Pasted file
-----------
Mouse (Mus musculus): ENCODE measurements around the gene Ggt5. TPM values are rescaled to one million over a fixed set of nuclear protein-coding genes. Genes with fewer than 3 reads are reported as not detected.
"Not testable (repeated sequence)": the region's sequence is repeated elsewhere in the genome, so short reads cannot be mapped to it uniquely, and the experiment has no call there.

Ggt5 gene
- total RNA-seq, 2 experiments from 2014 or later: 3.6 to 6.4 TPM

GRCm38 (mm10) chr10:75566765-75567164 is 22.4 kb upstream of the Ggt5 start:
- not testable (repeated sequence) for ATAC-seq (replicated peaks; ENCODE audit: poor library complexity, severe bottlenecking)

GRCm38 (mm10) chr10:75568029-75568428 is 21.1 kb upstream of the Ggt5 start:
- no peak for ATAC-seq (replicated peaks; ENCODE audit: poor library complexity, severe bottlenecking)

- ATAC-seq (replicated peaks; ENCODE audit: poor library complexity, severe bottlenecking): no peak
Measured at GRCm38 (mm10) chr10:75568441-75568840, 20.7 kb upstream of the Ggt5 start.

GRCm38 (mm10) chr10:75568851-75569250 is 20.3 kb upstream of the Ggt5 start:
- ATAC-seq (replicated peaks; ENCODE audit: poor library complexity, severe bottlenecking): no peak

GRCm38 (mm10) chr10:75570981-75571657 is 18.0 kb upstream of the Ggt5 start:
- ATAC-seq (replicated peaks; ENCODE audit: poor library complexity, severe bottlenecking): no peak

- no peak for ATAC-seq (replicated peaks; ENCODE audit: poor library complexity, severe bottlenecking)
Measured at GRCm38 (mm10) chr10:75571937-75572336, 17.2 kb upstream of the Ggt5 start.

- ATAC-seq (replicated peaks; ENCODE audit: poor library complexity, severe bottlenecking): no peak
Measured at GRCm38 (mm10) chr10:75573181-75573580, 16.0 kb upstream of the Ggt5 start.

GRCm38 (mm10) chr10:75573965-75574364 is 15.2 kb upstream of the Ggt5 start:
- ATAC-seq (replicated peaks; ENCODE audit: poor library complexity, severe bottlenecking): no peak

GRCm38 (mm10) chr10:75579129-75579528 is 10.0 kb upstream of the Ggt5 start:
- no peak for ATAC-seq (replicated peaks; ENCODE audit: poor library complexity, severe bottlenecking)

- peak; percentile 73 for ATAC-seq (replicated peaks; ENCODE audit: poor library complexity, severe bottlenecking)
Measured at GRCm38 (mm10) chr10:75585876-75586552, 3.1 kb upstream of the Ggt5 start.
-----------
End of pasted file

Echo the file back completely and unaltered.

Mouse (Mus musculus): ENCODE measurements around the gene Ggt5. TPM values are rescaled to one million over a fixed set of nuclear protein-coding genes. Genes with fewer than 3 reads are reported as not detected.
"Not testable (repeated sequence)": the region's sequence is repeated elsewhere in the genome, so short reads cannot be mapped to it uniquely, and the experiment has no call there.

Ggt5 gene
- total RNA-seq, 2 experiments from 2014 or later: 3.6 to 6.4 TPM

GRCm38 (mm10) chr10:75566765-75567164 is 22.4 kb upstream of the Ggt5 start:
- not testable (repeated sequence) for ATAC-seq (replicated peaks; ENCODE audit: poor library complexity, severe bottlenecking)

GRCm38 (mm10) chr10:75568029-75568428 is 21.1 kb upstream of the Ggt5 start:
- no peak for ATAC-seq (replicated peaks; ENCODE audit: poor library complexity, severe bottlenecking)

- ATAC-seq (replicated peaks; ENCODE audit: poor library complexity, severe bottlenecking): no peak
Measured at GRCm38 (mm10) chr10:75568441-75568840, 20.7 kb upstream of the Ggt5 start.

GRCm38 (mm10) chr10:75568851-75569250 is 20.3 kb upstream of the Ggt5 start:
- ATAC-seq (replicated peaks; ENCODE audit: poor library complexity, severe bottlenecking): no peak

GRCm38 (mm10) chr10:75570981-75571657 is 18.0 kb upstream of the Ggt5 start:
- ATAC-seq (replicated peaks; ENCODE audit: poor library complexity, severe bottlenecking): no peak

- no peak for ATAC-seq (replicated peaks; ENCODE audit: poor library complexity, severe bottlenecking)
Measured at GRCm38 (mm10) chr10:75571937-75572336, 17.2 kb upstream of the Ggt5 start.

- ATAC-seq (replicated peaks; ENCODE audit: poor library complexity, severe bottlenecking): no peak
Measured at GRCm38 (mm10) chr10:75573181-75573580, 16.0 kb upstream of the Ggt5 start.

GRCm38 (mm10) chr10:75573965-75574364 is 15.2 kb upstream of the Ggt5 start:
- ATAC-seq (replicated peaks; ENCODE audit: poor library complexity, severe bottlenecking): no peak

GRCm38 (mm10) chr10:75579129-75579528 is 10.0 kb upstream of the Ggt5 start:
- no peak for ATAC-seq (replicated peaks; ENCODE audit: poor library complexity, severe bottlenecking)

- peak; percentile 73 for ATAC-seq (replicated peaks; ENCODE audit: poor library complexity, severe bottlenecking)
Measured at GRCm38 (mm10) chr10:75585876-75586552, 3.1 kb upstream of the Ggt5 start.